This type of coverage might be somewhat limited in some cases, but it usually provides the legally required liability insurance to pay for damages to another car or for bodily injury to another driver if you're involved in an accident. You can also ask that friend or family member to add you to their policy as an authorized driver if you borrow their wheels with some frequency. It might increase their premiums, but you could always offer to pay the difference.
As for test driving a car that you’re thinking of buying from a dealership, this doesn’t require that you personally have insurance coverage on that vehicle, either. The dealer provides that coverage.
- Insurify: One-Day Car Insurance Quotes (2021)
- Motor1.com: Can I Get One-Day Car Insurance? (2021)
- AutoInsurance.org: Temporary Auto Insurance
- Bankrate: Temporary Car Insurance
- Insurance.com: What Is Temporary Car Insurance?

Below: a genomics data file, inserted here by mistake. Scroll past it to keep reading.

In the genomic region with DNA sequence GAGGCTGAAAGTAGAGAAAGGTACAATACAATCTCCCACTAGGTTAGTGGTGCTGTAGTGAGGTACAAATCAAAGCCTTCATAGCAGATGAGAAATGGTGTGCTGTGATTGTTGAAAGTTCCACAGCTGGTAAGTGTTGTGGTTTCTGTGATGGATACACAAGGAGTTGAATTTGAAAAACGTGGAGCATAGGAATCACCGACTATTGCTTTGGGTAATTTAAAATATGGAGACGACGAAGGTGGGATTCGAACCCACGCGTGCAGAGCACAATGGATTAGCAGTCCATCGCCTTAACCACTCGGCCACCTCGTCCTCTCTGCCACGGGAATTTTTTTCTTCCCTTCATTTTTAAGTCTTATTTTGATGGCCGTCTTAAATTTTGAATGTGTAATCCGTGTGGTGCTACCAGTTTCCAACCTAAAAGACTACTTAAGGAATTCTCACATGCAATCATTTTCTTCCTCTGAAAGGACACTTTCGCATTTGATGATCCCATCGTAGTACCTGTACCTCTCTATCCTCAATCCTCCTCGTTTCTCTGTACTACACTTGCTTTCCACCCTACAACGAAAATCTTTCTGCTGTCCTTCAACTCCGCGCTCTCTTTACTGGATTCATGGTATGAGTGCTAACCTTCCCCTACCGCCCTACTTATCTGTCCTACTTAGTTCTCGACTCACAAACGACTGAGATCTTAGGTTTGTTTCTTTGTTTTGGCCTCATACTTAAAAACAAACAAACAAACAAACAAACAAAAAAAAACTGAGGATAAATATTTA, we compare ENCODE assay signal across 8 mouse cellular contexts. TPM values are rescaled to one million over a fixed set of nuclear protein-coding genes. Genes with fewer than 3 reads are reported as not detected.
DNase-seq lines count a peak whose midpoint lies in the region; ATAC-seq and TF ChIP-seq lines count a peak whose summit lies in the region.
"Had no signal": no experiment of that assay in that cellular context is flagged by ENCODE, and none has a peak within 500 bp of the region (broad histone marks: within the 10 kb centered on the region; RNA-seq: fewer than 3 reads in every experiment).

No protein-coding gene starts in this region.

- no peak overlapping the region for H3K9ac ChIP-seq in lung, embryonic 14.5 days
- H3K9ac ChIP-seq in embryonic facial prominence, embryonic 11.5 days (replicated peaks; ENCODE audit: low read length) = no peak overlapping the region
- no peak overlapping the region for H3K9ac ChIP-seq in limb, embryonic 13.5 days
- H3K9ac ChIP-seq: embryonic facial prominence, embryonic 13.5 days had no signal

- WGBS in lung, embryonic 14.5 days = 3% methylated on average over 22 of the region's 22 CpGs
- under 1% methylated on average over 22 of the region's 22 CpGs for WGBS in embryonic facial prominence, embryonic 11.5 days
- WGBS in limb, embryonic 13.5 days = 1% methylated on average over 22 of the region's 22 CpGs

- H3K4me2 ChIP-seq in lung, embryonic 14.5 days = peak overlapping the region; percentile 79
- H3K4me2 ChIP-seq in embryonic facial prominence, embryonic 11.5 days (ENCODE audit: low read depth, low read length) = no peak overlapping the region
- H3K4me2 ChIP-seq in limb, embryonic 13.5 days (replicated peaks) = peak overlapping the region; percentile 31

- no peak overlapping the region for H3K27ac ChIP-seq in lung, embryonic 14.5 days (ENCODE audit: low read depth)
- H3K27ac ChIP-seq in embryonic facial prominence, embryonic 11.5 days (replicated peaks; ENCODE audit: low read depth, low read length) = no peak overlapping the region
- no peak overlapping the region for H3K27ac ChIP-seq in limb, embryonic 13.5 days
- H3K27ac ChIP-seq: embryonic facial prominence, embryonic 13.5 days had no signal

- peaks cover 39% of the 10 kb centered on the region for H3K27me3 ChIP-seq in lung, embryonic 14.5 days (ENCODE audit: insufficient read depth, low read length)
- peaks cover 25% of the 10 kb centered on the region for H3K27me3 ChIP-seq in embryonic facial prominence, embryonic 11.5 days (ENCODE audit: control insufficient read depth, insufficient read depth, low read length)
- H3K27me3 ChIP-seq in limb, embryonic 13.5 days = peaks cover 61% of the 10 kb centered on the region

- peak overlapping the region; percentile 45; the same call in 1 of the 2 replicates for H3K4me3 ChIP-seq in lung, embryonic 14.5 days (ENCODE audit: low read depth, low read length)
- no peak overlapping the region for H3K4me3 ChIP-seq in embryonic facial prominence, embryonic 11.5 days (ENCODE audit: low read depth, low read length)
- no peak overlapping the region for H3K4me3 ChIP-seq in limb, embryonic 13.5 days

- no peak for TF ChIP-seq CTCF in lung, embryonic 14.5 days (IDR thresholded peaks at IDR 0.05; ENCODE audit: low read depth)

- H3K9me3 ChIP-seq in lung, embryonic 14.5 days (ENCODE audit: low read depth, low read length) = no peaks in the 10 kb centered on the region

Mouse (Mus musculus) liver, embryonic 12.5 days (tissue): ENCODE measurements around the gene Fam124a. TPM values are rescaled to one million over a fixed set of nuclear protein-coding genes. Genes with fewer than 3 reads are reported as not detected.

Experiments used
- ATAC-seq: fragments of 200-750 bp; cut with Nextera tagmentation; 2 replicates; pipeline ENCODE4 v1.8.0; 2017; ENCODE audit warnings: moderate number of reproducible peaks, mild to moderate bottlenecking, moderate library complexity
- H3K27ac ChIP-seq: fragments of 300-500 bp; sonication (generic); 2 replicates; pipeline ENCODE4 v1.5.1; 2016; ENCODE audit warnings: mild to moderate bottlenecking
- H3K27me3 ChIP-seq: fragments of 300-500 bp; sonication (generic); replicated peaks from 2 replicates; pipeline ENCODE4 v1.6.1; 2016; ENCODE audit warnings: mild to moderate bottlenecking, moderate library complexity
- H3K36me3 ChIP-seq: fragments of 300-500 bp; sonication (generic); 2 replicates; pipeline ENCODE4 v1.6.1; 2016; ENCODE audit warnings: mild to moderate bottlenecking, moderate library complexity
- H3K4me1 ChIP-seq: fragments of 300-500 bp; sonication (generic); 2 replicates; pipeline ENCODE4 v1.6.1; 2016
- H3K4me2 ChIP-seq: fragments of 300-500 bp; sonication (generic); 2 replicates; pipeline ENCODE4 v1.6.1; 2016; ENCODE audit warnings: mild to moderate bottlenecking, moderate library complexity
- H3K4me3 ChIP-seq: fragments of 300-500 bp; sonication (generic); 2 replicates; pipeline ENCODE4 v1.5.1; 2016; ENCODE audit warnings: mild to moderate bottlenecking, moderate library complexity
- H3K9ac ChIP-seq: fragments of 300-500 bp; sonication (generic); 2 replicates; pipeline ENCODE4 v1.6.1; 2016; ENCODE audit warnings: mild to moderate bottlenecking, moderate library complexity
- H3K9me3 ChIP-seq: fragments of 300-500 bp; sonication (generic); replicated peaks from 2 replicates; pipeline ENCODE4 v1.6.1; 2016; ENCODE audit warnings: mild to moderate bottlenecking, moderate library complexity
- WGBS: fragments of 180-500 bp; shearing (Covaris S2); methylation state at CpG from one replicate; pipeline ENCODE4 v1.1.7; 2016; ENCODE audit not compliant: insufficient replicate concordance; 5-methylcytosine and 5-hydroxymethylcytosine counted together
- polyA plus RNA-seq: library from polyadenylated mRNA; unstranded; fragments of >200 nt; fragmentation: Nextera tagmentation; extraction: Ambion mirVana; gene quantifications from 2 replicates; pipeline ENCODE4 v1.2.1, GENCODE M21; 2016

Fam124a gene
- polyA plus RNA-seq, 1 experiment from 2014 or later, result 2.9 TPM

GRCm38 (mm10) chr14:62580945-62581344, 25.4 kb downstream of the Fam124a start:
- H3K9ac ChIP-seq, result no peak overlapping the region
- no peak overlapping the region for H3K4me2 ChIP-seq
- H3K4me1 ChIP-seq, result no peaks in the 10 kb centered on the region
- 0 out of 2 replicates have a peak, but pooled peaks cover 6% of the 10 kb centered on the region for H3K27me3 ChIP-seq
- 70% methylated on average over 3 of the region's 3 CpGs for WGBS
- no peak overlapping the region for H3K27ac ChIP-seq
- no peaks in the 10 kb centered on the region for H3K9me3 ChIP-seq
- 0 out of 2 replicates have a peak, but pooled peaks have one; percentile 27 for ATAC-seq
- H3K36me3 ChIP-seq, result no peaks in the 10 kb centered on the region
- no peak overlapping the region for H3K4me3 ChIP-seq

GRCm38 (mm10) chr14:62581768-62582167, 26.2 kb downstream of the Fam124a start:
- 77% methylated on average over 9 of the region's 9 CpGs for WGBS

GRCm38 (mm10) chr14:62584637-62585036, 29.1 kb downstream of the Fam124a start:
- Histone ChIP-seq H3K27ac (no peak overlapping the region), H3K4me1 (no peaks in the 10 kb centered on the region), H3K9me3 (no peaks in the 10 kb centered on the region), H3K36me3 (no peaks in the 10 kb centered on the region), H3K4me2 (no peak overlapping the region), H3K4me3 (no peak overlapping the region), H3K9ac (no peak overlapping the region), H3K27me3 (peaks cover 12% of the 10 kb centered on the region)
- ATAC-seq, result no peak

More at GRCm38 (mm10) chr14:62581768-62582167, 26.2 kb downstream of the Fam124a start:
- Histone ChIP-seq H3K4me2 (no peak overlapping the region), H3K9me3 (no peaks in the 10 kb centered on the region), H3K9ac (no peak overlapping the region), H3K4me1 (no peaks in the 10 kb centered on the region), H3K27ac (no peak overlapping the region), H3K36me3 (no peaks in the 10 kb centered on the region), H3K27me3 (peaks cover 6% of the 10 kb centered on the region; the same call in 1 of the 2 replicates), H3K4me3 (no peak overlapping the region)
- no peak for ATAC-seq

- StateFarm.com. "Car Insurance Coverage Types." Accessed July 20, 2020.
- PolicyGenius.com. "Short-term and Temporary Car Insurance." Accessed July 20, 2020.
- Mass.gov. "Massachusetts Consumer Bill of Rights." Accessed July 20, 2020.
- TempCover.com. "Temporary European Car Insurance." Accessed July 20, 2020.
- U.S. Federal Trade Commission. "Renting a Car." Accessed July 20, 2020.
- DC.gov. "Things to Know About Car Insurance and Rental Cars Before Starting Your Road Trip." Accessed July 20, 2020.
Beverly Bird has been writing professionally for over 30 years. She is also a paralegal, specializing in areas of personal finance, bankruptcy and estate law. She writes as the tax expert for The Balance.